Chapter 13: OpenGL Pipeline

In this lecture we will modify the base code for Lab 3 to draw two objects, with two VAOs and two shaders.

You can find the source code for this lab here.

1. Animation


First, we add the uTime variable like last lecture and use it to animate the triangle. Note the fancy GLSL feature we use to add to the x and y components of position.

position.xy += vec2(cos(uTime), sin(uTime)) * radius;

Even though position is a vec3, using this syntax lets us modify the x and y components as if they were contained in a vec2.

2. Color


Next, we add a new uniform to specify the color of the triangle. This is just another example of how to color something.

3. Two Render Calls


Now things get interesting. We add just three new lines to draw a second triangle. By specifying two of the uniforms again, we can provide different values. Then we add an additional glDrawArrays call. Now there are two triangles on the screen, one is a different color, and they are in different positions!

Note that we didn’t specify the other two uniforms P and MV - that’s fine, their values carry over from the previous glUniform* calls. The same goes for the VAO - it’s still bound, we can still use it.

This is one of the advantages of the state-system approach to the OpenGL API. When parts of our scene description are shared we can leave them as is. This is not only simple from the programming perspective, it also saves run time.

4. Two Shaders


Of course we don’t just want to render two of the same triangle. Let’s add a new shader and compile it.

Now, we do have to send the P and MV matrices again. When switch to a different shader, all uniforms are cleared and we must start from scratch.

We’re still using the same VAO though. And note that we don’t have to rebind it or anything - it remains bound even when switching to another shader.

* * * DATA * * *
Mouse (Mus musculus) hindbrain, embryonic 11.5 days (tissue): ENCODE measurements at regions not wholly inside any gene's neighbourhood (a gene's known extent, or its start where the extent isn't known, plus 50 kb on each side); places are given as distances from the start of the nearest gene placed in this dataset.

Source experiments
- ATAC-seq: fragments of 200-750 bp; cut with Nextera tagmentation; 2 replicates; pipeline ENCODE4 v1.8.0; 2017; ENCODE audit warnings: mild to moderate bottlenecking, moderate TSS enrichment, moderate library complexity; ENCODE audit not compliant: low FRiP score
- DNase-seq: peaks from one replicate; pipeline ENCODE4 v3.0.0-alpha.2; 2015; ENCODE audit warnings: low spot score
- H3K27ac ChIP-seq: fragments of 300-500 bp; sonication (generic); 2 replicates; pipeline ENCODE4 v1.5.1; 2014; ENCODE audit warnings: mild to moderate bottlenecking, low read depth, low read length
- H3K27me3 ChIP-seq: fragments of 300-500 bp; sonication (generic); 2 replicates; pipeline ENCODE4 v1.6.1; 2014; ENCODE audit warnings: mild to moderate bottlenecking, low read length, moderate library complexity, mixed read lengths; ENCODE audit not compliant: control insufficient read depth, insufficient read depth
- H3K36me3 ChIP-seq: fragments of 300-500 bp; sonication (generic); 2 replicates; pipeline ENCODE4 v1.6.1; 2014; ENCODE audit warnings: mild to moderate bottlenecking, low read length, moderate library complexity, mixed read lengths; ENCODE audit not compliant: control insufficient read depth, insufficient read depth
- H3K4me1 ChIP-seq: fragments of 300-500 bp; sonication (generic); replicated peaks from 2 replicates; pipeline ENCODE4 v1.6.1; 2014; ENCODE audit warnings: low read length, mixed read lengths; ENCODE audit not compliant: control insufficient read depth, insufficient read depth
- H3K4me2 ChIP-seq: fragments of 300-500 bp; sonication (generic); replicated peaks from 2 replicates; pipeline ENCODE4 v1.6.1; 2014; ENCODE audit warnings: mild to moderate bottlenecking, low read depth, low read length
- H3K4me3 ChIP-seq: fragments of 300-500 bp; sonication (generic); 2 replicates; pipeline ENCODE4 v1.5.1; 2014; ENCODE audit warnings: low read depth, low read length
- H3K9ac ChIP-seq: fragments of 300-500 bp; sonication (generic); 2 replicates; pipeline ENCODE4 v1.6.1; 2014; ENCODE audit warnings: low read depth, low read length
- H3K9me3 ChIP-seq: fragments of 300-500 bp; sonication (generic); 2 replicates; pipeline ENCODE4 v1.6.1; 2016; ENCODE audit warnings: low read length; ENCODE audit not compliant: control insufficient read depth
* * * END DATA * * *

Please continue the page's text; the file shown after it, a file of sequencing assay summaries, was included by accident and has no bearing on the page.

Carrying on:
Of course it won’t be apparent that we’re using a new shader unless it’s different. We increase the radius of the rotation animation.

Side note: there’s no reason we couldn’t just make radius a uniform and stick with just a single shader. But the whole purpose of this exercise is to use two shaders, so we do it this way!

5. Two Separate Objects


Finally, let’s add a new VAO and VBO for our second object. We’ll make it a rhombus instead of a triangle.

Don’t forget to make the glDrawArrays call use 6 vertices instead of 3.

Now the two draw calls are mostly separate. They each have their own shader and VAO + VBO. Separate data and separate rendering details - we can make them as different as we want.

6. GLSL Fun


Just for fun, let’s make the rhombus look a little more interesting.

If we pass the vertPos as a varying from the vertex shader to fragment shader, we’ll have access to both object coordinates and image coordinates.

We can make a rather interesting effect using these two variables.

Note on this line another advanced usage of GLSL swizzle:

color.rg =;

This is a quick way of swapping the red and green channels of the output color. Swizzles let you do some interesting things. For example, this expression is a vec4 that contains four copies of the z element of some vector: